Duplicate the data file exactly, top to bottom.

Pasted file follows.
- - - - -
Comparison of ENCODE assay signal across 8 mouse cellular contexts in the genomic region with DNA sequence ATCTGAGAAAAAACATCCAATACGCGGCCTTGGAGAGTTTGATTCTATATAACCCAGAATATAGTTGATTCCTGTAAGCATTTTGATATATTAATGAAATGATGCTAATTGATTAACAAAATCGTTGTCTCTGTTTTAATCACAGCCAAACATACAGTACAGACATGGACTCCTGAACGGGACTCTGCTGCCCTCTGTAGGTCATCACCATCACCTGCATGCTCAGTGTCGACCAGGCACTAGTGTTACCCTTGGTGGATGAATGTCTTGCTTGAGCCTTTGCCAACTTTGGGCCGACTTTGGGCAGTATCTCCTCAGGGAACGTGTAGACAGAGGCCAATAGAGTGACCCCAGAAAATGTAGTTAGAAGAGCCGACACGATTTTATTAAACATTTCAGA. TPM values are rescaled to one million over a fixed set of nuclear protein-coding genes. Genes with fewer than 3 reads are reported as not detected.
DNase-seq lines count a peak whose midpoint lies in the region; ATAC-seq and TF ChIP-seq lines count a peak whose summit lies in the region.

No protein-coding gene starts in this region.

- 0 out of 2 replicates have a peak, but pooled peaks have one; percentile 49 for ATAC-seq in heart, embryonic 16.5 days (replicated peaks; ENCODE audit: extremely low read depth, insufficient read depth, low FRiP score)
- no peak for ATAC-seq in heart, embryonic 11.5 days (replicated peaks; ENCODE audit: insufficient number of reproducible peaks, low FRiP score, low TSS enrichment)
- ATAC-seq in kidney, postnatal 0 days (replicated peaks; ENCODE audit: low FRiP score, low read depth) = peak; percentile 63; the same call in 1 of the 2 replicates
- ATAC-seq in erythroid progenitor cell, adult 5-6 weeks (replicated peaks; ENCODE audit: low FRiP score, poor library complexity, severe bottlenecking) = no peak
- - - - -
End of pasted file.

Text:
Comparison of ENCODE assay signal across 8 mouse cellular contexts in the genomic region with DNA sequence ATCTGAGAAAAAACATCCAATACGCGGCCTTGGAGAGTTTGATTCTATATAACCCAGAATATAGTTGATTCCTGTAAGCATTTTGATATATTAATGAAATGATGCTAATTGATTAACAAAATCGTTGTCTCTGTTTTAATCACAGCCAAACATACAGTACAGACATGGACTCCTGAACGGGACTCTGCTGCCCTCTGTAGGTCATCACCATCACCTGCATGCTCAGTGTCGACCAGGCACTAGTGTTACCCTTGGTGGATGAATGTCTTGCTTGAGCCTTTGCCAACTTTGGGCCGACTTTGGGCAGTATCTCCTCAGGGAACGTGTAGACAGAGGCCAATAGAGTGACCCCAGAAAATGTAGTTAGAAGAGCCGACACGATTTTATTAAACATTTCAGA. TPM values are rescaled to one million over a fixed set of nuclear protein-coding genes. Genes with fewer than 3 reads are reported as not detected.
DNase-seq lines count a peak whose midpoint lies in the region; ATAC-seq and TF ChIP-seq lines count a peak whose summit lies in the region.

No protein-coding gene starts in this region.

- 0 out of 2 replicates have a peak, but pooled peaks have one; percentile 49 for ATAC-seq in heart, embryonic 16.5 days (replicated peaks; ENCODE audit: extremely low read depth, insufficient read depth, low FRiP score)
- no peak for ATAC-seq in heart, embryonic 11.5 days (replicated peaks; ENCODE audit: insufficient number of reproducible peaks, low FRiP score, low TSS enrichment)
- ATAC-seq in kidney, postnatal 0 days (replicated peaks; ENCODE audit: low FRiP score, low read depth) = peak; percentile 63; the same call in 1 of the 2 replicates
- ATAC-seq in erythroid progenitor cell, adult 5-6 weeks (replicated peaks; ENCODE audit: low FRiP score, poor library complexity, severe bottlenecking) = no peak